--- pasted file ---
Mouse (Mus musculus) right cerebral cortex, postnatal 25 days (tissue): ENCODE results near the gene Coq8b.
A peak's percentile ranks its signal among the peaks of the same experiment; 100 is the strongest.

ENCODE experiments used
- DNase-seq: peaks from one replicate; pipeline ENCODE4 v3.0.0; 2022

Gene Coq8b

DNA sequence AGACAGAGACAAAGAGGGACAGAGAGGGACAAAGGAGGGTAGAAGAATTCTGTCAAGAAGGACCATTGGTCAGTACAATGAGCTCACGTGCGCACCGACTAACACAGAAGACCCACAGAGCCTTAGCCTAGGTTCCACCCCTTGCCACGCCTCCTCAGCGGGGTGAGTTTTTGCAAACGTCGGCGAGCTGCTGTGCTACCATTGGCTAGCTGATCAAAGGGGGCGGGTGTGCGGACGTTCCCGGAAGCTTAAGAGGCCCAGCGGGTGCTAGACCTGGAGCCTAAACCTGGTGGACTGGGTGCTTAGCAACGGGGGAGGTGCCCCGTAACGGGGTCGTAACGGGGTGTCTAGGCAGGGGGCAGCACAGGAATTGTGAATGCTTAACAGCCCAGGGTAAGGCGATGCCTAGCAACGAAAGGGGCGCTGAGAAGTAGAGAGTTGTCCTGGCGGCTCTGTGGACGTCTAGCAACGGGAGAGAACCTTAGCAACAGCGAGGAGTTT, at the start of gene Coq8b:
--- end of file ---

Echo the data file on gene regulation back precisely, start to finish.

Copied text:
Mouse (Mus musculus) right cerebral cortex, postnatal 25 days (tissue): ENCODE results near the gene Coq8b.
A peak's percentile ranks its signal among the peaks of the same experiment; 100 is the strongest.

ENCODE experiments used
- DNase-seq: peaks from one replicate; pipeline ENCODE4 v3.0.0; 2022

Gene Coq8b

DNA sequence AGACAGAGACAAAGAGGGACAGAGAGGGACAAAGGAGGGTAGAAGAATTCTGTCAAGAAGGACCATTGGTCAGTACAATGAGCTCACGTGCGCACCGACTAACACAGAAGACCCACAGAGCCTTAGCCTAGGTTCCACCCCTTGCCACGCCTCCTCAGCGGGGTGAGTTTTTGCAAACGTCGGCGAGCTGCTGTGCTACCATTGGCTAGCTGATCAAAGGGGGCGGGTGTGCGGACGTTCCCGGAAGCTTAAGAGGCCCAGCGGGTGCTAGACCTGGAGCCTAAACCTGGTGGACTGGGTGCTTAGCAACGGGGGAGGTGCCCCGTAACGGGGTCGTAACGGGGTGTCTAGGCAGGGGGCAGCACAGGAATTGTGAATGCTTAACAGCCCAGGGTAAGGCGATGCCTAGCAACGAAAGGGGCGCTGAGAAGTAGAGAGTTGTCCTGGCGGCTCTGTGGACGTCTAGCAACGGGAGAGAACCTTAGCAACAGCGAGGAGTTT, at the start of gene Coq8b: